17th Informal Workshop on Term Rewriting

March 28, 2012         Aachen, Germany

Important Dates - Practical Information - Preliminary Schedule - Abstracts

The TeReSe meetings started with a festive meeting in Amsterdam celebrating the publication of the TeReSe book. Traditionally, the format of this meeting is an afternoon of presentations with room for discussions over dinner. Subsequent workshops took place in Eindhoven, in Utrecht, in Eindhoven, in Aachen, in Amsterdam, in Utrecht, in Eindhoven, in Aachen, in Amsterdam, in Nijmegen, in Utrecht, in Aachen, in Amsterdam, in Eindhoven, and in Utrecht. We hope to attain the same friendly atmosphere as in past workshops, which enabled fruitful exchanges leading to joint research.


Participant registrationSunday, March 25

Please contact Thomas Ströder for registering participants.


The TeReSe will take place in the computer science complex located at Ahornstr. 55. The presentations will be held in the lecture hall AH II which is located on the first floor of the main building. For information on how to get there, please look at the arrival information.

If you are interested in giving a talk or if you have any other questions regarding the organization of the meeting, please contact:

Thomas Ströder

PRELIMINARY SCHEDULE  (Ahornstr. 55, Main Building, Lecture Hall AH II)

Wednesday, March 28

13:30 - 14:00   Soundness and Completeness of Infinitary Term Graph Rewriting

Patrick Bahr, Københavns Universitet
14:00 - 14:30   CRSX: a polymorphic specification language (Or: what I did last summer)

Cynthia Kop, Vrije Universiteit Amsterdam
14:30 - 15:00   Polynomial Interpretations for Higher-Order Rewriting

Carsten Fuhs, University College London
15:00 - 15:30   Coffee Break
15:30 - 16:00   Expressibility in the Lambda Calculus with Letrec

Jan Rochel, Universiteit Utrecht
16:00 - 16:30   CARPA: Counter examples in Abstract Rewriting Produced Automatically

Hans Zantema, TU Eindhoven / RU Nijmegen
16:30 - 17:00   Detecting Non-Looping Non-Termination

Jürgen Giesl, RWTH Aachen

17:00 - 17:30   TeReSe business meeting

18:00 - ??:??   Dinner at Waldschenke (Lütticher Str. 340) - location info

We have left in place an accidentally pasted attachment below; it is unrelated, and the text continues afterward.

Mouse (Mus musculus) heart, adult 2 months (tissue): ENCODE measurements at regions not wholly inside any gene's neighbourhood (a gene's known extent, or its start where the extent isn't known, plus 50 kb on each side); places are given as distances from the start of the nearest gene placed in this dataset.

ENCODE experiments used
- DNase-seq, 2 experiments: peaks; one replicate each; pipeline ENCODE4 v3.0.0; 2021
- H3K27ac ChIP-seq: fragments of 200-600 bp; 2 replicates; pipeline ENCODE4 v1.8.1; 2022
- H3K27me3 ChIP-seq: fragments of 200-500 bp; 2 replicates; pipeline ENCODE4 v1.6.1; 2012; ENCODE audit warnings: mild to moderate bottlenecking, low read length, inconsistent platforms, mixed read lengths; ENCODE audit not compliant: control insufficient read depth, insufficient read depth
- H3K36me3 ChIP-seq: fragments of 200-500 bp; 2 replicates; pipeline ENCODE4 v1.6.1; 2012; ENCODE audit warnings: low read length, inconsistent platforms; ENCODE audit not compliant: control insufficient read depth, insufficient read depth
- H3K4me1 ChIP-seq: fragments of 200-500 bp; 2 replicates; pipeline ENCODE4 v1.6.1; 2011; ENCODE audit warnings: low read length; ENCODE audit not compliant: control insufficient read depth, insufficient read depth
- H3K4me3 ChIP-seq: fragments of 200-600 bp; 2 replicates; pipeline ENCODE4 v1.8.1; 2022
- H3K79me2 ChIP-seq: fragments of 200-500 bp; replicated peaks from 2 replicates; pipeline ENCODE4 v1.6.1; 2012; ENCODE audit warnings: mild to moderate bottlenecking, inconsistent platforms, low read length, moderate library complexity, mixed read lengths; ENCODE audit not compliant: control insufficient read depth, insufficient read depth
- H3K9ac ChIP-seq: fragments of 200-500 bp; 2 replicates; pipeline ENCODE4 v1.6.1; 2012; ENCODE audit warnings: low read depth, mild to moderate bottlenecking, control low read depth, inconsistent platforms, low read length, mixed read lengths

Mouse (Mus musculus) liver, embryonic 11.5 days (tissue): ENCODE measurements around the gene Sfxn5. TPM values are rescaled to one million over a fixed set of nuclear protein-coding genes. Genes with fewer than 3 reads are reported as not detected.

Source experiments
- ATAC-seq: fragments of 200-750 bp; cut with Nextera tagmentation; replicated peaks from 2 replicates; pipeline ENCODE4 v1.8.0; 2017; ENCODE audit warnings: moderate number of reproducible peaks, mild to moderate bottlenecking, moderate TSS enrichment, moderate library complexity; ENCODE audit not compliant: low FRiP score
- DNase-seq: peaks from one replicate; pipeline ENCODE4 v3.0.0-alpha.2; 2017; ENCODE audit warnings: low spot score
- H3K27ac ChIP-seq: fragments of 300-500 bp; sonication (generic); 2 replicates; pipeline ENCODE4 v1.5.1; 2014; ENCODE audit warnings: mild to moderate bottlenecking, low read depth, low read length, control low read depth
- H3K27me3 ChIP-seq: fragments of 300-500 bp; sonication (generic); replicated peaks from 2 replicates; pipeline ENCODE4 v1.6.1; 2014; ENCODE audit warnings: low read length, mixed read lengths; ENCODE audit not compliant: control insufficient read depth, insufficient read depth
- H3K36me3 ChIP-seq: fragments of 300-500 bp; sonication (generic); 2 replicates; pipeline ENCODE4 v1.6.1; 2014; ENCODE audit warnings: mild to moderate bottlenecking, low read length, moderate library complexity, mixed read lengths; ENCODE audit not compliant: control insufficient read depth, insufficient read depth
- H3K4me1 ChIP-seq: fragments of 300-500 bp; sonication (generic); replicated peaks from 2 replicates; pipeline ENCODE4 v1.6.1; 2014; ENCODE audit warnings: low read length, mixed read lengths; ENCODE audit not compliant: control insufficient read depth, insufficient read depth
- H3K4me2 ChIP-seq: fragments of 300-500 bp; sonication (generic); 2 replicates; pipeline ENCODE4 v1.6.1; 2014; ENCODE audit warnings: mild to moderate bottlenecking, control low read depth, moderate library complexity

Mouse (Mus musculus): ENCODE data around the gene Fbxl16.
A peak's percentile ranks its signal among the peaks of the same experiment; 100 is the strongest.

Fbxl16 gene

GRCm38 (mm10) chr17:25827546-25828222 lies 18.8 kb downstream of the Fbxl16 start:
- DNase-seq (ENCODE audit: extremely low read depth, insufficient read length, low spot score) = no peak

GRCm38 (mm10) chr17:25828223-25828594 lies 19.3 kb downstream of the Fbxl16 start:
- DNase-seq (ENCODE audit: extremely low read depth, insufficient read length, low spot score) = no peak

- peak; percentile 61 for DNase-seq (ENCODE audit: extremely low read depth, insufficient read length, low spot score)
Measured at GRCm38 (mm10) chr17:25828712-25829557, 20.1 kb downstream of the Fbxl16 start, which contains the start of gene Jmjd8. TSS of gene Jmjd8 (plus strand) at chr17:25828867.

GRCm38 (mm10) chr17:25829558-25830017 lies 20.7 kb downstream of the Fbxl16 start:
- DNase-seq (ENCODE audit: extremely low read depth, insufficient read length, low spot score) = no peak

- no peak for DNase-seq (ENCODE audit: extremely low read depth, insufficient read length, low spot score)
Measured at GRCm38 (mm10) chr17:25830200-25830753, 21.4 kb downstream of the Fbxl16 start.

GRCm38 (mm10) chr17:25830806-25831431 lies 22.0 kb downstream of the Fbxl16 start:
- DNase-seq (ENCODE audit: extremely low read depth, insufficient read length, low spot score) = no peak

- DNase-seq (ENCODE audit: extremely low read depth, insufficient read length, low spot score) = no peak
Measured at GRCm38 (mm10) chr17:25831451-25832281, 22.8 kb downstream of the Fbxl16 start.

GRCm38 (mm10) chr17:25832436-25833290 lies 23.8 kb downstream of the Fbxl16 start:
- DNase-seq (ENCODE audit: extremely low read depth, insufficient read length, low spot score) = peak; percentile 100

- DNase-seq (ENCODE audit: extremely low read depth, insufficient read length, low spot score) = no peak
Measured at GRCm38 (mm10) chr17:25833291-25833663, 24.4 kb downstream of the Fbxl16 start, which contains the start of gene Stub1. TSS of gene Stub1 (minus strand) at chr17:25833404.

Patrick Bahr: Soundness and Completeness of Infinitary Term Graph Rewriting

Infinitary term rewriting provides a tool for reasoning about infinite computations and infinite data as we conceptually find them in lazy functional programs. Term graph rewriting, on the other hand, captures the other defining aspect of lazy functional programming: sharing. With the goal of unifying both paradigms, we generalise the infinitary term rewriting theory to term graphs. We follow two approaches known from infinitary term rewriting: one based on a metric and another based on a partial order on term graphs.

In the literature, infinitary term graph rewriting has been dismissed as not being complete w.r.t. infinitary term rewriting. Our results show, however, that partial order infinitary term graph rewriting is sound and complete w.r.t. infinitary term rewriting. Moreover, we show that the partial order-based calculus forms a conservative extension of the metric-based one similarly to the setting of infinitary term rewriting. Using this correspondence between the partial order-based calculus and the metric-based calculus, we are able to derive soundness and a weakened form of completeness for metric infinitary term graph rewriting.

Cynthia Kop: CRSX: a polymorphic specification language (Or: what I did last summer)

The CRSX system, a functional programming language particularly designed to specify compilers, can be seen as a formalism of higher-order term rewriting. I will discuss this formalism, its peculiarities, and its relation to other higher-order term rewriting formalisms.

Carsten Fuhs: Polynomial Interpretations for Higher-Order Rewriting